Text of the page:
i used to work w/Rosie Savage when she lived in Harlem, here in New York City (heard from co-workers she was into a somewhat abusive relationship w/her live-in black boyfriend...she loves rap, '70s soul). She told me she was into writing fantasy, though i never went to find out more about her works. i remember a few times calling her "ro", and she hated it and always corrected me not to do so in her english/scot accent. she was a lot of fun to be with, talking about her life abroad, funny family members, and opinions of life in general in the break room. We used to be both cashiers and customer support @ Virgin Megastore in Times Square back in 1997-1998; she was fired before me (I was fired in summer 2000), probably because of her attitude getting worse there (it is an extremely stressful place to work at: loud music, annoying tourists, bonehead management, etc.). she used Virgin as a means to give herself a break from writing and gain more knowledge into people in general, i would believe. A few months after her dismissal, i did ser her again and she looked so different: her blondish/brown, all braided, baggy oldish clothes, said she is working at the big apple circus and wanted me to join her...i told her i was surprised in her asking, but a life in a circus was not my means of paying rent. i have not seen her again since, though a co-worker i know who is still working there heard she moved to africa. i, like you, am still searching for this intelligent, fun, but secretive troubled woman...richy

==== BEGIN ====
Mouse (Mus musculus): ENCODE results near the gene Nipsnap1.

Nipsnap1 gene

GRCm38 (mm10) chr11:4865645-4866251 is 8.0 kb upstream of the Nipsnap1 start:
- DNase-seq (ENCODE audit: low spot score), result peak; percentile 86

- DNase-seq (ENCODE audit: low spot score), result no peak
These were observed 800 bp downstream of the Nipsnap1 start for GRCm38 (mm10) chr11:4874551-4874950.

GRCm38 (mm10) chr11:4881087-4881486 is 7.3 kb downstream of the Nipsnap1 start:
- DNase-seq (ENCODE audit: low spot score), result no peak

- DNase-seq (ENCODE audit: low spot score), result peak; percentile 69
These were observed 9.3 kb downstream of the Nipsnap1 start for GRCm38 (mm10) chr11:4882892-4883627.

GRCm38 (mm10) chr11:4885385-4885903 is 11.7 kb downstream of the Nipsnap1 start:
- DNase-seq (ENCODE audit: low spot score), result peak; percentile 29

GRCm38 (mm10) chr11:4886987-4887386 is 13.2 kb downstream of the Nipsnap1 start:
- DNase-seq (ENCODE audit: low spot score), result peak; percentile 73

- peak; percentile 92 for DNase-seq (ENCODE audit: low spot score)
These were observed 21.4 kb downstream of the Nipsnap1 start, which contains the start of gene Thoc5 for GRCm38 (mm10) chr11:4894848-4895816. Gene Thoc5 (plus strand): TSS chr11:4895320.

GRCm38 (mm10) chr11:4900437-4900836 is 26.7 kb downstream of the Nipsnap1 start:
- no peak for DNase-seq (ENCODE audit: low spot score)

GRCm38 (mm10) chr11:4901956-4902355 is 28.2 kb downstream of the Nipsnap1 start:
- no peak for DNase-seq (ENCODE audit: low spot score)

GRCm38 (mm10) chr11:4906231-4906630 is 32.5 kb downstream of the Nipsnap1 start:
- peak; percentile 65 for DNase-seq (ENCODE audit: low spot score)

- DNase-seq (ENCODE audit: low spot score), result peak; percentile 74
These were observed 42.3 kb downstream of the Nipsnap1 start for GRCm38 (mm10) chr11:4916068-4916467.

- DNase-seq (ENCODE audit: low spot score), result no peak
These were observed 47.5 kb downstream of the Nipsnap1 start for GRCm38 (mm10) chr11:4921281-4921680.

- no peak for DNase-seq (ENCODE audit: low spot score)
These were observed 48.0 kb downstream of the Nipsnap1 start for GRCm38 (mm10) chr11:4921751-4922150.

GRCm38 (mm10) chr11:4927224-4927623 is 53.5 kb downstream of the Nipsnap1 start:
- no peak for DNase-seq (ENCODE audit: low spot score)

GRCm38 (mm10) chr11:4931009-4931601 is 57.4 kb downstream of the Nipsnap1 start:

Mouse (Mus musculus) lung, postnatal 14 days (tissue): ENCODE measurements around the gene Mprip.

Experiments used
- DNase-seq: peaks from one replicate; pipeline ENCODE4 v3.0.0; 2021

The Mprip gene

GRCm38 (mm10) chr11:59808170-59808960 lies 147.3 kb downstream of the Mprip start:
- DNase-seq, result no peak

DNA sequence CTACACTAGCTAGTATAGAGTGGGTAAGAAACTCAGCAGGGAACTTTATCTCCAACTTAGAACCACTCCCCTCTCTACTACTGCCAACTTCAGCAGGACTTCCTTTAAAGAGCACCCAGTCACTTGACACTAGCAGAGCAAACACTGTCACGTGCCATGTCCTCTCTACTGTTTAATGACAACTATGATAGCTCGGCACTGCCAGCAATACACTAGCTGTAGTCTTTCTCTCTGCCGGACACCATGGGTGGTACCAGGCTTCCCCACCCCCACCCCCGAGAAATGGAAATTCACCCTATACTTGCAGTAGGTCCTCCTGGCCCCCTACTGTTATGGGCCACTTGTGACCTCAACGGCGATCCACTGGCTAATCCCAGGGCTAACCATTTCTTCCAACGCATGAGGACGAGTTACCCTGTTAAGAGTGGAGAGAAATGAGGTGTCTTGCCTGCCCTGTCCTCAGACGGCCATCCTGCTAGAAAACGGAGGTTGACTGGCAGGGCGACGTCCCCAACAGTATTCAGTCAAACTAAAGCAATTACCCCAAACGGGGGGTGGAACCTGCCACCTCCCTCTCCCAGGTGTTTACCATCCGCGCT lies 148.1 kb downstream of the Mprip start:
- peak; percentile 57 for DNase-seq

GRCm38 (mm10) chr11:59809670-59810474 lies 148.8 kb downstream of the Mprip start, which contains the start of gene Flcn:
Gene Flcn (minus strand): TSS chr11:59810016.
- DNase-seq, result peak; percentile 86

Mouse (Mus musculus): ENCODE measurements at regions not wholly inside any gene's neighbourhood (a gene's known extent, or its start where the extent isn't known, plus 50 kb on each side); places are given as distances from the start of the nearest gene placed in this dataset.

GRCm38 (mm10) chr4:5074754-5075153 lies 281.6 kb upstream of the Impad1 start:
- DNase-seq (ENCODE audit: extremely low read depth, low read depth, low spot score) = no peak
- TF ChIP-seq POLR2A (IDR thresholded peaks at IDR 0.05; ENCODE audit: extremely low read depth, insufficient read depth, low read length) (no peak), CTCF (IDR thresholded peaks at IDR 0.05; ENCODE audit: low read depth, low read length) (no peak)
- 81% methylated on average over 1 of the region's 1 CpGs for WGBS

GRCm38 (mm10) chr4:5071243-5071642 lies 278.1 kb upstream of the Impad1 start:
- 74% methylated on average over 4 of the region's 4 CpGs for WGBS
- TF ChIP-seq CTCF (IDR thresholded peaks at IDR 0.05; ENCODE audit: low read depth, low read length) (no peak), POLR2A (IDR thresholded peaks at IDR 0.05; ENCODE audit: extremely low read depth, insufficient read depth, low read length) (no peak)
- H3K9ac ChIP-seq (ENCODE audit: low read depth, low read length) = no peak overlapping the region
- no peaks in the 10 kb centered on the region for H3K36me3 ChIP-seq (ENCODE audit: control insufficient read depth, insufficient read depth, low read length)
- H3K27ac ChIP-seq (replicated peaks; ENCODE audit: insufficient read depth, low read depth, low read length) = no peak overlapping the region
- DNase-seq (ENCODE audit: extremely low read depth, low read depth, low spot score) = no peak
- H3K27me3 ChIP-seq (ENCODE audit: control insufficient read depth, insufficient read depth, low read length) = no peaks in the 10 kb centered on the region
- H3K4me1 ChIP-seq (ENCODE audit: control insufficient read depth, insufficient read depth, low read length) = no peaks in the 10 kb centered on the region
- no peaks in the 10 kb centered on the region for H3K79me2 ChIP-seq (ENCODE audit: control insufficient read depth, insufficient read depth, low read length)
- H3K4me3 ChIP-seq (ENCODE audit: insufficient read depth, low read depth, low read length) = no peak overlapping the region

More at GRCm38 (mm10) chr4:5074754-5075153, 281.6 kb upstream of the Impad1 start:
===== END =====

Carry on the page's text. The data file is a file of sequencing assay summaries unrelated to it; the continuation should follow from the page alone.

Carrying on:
Right. I'm back to bed to collapse and remember with fondness those days when I could eat solid food and read in bed whilst sick.


Friday, May 19, 2006


...put on a great concert here in Tallahassee tonight--energetic, varied, and raucous. The Joggers did a decent job. Giant Drag...sucked. Monotone and annoying.

Still, overall, had a great time. Smoking our black-and-mild. Drinking an interesting Canadian beer.



This kinda stuff makes me sad. RIP one of our best experimentalist. Do you know who is he? No? Well, fuck you. And fuck me for not blogging about him earlier.


Thursday, May 18, 2006


(Rough of the movie poster Juha Lindroos is putting together)

We're beginning to ramp up on the release of the Shriek movie, and the first thing I'd like to announce is that the Clinton St. Theater in Portland will show the movie on August 19th, along with the Rough Guide to Ambergris short humorous "documentary" and some other cool stuff. Watch this space for updates.